OBJECTIVE To describe the topographic anatomy of surgically accessible surfaces of the human thalamus as a guide to surgical exploration of this sensitive area.
METHODS Using the operating microscope, we applied the fiber microdissection technique to study 10 brain specimens. Step-by-step dissections in superior-inferior, medial-lateral, and posterior-anterior directions were conducted to expose the surfaces and nuclei of the thalamus and to investigate the relevant anatomic relationships and visible connections.
RESULTS There were 4 distinct free surfaces of the thalamus identified: lateral ventricle surface, velar surface, cisternal surface, and third ventricle surface. Each is described with reference to recognizable anatomic landmarks and to the underlying thalamic nuclei. The neural structures most commonly encountered during the surgical approach to each individual surface are highlighted and described.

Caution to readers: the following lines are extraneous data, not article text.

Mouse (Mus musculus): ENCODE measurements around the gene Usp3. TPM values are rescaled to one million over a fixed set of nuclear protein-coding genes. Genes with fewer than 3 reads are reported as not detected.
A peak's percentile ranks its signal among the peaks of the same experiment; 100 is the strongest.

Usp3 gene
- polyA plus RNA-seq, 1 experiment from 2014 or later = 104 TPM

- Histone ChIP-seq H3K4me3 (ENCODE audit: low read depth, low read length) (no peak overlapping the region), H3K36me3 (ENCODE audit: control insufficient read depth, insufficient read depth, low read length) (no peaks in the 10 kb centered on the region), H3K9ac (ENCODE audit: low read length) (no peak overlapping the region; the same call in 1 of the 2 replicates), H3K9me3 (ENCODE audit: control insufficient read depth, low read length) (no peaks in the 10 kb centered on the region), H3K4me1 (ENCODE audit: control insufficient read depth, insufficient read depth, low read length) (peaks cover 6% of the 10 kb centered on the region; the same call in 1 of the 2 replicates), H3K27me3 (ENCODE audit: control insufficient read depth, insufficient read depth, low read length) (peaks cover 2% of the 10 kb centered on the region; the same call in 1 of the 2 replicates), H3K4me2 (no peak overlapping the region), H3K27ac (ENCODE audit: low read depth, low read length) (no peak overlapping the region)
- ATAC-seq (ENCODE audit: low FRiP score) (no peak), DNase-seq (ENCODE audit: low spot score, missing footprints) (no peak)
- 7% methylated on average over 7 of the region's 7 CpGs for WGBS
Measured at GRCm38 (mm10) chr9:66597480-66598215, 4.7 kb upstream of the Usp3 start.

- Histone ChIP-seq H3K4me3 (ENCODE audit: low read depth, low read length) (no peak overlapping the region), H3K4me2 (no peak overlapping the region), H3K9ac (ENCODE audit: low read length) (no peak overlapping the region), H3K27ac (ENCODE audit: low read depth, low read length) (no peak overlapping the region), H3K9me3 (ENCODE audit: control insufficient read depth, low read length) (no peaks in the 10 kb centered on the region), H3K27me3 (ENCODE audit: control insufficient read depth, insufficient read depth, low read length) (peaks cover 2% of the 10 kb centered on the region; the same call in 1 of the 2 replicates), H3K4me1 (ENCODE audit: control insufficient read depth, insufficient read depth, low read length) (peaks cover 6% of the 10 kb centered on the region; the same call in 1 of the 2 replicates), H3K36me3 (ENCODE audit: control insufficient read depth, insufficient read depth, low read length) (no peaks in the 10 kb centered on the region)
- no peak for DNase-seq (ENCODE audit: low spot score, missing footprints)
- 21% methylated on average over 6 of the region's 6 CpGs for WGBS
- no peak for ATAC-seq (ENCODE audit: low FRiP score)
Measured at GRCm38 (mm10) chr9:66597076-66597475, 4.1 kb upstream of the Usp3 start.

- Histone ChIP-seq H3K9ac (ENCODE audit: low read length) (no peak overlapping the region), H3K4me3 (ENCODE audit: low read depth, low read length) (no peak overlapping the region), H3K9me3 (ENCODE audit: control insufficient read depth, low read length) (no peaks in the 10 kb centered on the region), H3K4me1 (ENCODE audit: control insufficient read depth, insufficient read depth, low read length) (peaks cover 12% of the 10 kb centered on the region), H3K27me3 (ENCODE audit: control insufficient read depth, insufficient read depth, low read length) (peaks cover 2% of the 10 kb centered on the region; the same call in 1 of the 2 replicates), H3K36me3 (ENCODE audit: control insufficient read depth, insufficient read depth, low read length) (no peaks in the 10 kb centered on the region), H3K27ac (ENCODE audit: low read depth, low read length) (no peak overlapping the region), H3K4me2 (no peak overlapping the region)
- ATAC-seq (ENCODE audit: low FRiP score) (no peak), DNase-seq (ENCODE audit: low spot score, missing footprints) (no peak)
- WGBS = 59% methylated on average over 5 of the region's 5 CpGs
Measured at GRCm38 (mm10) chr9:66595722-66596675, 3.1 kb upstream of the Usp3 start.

CONCLUSIONS Observations from this study supplement current knowledge, advancing the capabilities to define the exact topographic location of thalamic lesions. This improved understanding of anatomy is valuable when designing the most appropriate and least traumatic surgical approach to thalamic lesions. These proposed surface divisions, based on recognizable anatomic landmarks, can provide more reliable surgical orientation.